31. 31.

    Jervis-Bardy J, Foreman A, Bray S, Tan L, Wormald PJ (2011) Methylglyoxal-infused honey mimics the anti-Staphylococcus aureus biofilm activity of manuka honey: potential implication in chronic rhinosinusitis. Laryngoscope 121:1104–1107

    Article  Google Scholar 

  32. 32.

    Mahmoodi-Khaledi E, Kashef N, Habibi-Rezaei M, Moosavi-Movahedi AA (2015) In vitro characterization of antibacterial potential of Iranian honey samples against wound bacteria. Eur Food Res Technol 241:329–339

    CAS  Article  Google Scholar 

  33. 33.

    Truchado P, Lopez-Galvez F, Gil MI, Tomas-Barberan FA, Allende A (2009) Quorum sensing inhibitory and antimicrobial activities of honeys and the relationship with individual phenolics. Food Chem 115:1337–1344

    CAS  Article  Google Scholar 

  34. 34.

    Lee JH, Park JH, Kim JA, Neupane GP, Cho MH, Lee CS, Lee J (2011) Low concentrations of honey reduce biofilm formation, quorum sensing, and virulence in Escherichia coli O157:H7. Biofouling 27:1095–1104

    Article  Google Scholar 

Download references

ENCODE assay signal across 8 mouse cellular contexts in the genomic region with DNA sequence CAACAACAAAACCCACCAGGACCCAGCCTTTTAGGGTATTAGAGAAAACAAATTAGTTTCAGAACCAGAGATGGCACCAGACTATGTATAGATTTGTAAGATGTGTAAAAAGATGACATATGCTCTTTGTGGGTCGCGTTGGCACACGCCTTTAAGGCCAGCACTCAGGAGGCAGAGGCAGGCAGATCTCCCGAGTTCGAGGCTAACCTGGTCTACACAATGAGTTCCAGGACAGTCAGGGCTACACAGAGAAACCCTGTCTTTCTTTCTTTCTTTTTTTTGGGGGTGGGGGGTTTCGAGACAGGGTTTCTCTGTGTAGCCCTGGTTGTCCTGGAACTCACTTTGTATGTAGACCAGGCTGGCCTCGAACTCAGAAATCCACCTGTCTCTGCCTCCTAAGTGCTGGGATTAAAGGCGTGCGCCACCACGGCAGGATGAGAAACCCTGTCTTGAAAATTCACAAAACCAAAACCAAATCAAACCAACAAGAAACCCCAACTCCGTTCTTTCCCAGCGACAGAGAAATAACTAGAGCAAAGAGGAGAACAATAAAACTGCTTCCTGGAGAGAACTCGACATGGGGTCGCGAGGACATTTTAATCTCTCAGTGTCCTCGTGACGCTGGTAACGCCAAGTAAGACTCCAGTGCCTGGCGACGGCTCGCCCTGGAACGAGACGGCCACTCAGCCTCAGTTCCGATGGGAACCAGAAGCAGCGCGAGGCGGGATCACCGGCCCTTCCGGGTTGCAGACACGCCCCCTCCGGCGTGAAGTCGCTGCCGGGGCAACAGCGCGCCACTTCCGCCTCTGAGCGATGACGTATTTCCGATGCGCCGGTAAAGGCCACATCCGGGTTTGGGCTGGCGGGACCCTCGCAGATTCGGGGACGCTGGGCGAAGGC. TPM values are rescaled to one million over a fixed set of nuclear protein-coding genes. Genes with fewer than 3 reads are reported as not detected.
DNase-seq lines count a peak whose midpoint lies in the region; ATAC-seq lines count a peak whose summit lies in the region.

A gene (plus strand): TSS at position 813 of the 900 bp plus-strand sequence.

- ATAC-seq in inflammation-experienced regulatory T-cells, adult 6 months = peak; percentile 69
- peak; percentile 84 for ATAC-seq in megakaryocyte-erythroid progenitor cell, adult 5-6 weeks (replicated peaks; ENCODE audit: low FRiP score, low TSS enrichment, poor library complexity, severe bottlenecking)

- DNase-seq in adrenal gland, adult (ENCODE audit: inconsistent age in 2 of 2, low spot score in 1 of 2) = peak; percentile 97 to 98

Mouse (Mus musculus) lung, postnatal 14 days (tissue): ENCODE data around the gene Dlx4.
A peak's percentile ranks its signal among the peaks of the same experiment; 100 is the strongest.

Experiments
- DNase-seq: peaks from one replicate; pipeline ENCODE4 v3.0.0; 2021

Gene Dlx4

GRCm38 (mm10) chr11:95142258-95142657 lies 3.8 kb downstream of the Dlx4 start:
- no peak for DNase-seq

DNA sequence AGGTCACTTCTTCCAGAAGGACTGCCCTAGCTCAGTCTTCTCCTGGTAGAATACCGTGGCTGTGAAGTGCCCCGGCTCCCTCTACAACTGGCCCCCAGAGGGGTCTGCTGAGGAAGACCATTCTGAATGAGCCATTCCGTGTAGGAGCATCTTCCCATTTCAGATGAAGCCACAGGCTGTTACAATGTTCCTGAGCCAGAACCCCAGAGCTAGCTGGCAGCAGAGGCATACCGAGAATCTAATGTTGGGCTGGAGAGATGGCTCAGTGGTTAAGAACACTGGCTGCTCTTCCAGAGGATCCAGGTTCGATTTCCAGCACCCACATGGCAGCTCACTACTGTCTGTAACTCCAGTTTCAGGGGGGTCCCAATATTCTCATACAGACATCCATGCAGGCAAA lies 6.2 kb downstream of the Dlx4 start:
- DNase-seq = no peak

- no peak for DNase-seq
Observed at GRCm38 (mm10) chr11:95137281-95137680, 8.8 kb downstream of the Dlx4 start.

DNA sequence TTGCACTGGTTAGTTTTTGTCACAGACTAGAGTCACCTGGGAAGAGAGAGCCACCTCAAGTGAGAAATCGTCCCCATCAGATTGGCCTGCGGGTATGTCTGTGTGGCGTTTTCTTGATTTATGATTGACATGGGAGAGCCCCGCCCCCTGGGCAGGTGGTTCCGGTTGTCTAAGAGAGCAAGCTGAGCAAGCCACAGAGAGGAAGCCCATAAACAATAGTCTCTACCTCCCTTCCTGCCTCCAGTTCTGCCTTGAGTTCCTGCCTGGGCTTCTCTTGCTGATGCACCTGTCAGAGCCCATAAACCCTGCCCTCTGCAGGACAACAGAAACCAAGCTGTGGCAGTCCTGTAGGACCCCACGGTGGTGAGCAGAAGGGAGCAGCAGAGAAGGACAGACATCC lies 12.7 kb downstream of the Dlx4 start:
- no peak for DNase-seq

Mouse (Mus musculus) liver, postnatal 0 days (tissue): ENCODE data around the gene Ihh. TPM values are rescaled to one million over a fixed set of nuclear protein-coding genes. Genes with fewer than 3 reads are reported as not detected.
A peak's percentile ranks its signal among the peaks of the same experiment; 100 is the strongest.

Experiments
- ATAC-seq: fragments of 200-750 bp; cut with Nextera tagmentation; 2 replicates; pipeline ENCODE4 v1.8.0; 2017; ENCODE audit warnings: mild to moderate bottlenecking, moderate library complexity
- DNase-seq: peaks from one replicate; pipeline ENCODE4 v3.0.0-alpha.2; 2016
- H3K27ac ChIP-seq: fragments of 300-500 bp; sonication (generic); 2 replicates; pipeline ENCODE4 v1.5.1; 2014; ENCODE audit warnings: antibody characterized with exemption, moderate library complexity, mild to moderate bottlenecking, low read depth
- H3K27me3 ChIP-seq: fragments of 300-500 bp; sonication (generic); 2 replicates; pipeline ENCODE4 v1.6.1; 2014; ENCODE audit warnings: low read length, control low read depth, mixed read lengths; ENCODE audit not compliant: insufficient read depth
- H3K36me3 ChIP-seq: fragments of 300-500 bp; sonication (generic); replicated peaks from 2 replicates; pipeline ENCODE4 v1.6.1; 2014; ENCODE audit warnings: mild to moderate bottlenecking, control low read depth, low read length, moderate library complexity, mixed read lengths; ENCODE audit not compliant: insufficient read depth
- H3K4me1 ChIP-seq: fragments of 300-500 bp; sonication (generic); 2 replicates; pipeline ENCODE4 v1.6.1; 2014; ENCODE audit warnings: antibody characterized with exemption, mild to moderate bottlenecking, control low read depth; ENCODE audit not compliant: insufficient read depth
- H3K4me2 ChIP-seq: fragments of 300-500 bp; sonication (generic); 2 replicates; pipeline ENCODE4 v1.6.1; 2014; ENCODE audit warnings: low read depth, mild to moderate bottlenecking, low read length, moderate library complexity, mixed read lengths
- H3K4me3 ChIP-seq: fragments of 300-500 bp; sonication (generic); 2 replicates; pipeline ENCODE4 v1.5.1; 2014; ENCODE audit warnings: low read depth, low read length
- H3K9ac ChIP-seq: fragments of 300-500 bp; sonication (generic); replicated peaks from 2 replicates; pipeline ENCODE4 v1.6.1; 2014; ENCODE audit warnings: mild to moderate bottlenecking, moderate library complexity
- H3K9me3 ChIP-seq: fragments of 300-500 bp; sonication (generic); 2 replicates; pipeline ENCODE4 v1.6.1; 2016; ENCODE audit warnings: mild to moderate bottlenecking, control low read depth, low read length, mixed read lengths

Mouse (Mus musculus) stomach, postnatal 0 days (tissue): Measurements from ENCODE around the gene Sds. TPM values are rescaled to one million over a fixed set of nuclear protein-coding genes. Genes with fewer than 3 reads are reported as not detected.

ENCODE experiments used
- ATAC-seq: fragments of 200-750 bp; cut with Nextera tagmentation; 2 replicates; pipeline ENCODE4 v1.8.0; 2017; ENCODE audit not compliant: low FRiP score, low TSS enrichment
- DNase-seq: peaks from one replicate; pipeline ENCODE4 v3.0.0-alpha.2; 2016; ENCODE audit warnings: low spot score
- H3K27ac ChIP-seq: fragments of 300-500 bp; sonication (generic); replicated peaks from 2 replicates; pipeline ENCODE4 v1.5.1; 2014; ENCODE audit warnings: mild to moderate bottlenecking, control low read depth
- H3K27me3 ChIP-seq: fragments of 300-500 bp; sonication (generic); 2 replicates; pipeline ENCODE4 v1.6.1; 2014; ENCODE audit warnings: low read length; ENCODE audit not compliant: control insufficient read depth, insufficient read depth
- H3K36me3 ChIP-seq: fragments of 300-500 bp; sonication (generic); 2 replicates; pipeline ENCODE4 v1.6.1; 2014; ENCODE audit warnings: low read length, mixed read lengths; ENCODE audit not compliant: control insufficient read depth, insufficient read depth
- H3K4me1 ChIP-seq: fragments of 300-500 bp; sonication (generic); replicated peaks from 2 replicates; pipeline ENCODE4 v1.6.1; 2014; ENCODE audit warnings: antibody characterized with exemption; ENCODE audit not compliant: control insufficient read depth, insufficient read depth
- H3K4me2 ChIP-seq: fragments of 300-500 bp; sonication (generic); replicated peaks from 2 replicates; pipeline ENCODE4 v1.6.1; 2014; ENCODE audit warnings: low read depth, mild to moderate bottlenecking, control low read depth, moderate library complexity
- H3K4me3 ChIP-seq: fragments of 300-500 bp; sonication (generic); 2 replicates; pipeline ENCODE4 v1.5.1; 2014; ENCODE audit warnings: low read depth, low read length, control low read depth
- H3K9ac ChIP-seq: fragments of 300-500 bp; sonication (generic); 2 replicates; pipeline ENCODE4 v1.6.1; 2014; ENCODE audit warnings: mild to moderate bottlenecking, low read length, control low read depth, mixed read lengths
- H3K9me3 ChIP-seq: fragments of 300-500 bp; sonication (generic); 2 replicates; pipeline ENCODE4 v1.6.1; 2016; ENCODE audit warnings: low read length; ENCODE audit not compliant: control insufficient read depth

Acknowledgments

This work was supported by the Slovak Research and Development Agency under contract No. APVV-0115-11.

Author information

Affiliations

Authors

Corresponding author

Correspondence to Juraj Majtan.

Ethics declarations

Conflict of interest

None.

Compliance with ethics requirements

This article does not contain any studies with human or animal subjects.

Electronic supplementary material

Below is the link to the electronic supplementary material.

Supplementary material 1 (DOCX 488 kb)

Rights and permissions

Reprints and Permissions

About this article

Verify currency and authenticity via CrossMark

Cite this article

Horniackova, M., Bucekova, M., Valachova, I. et al. Effect of gamma radiation on the antibacterial and antibiofilm activity of honeydew honey. Eur Food Res Technol 243, 81–88 (2017). https://doi.org/10.1007/s00217-016-2725-x

Download citation

Keywords

  • Honey
  • Antibacterial activity
  • Hydrogen peroxide
  • Defensin-1
  • Gamma irradiation
  • Biofilm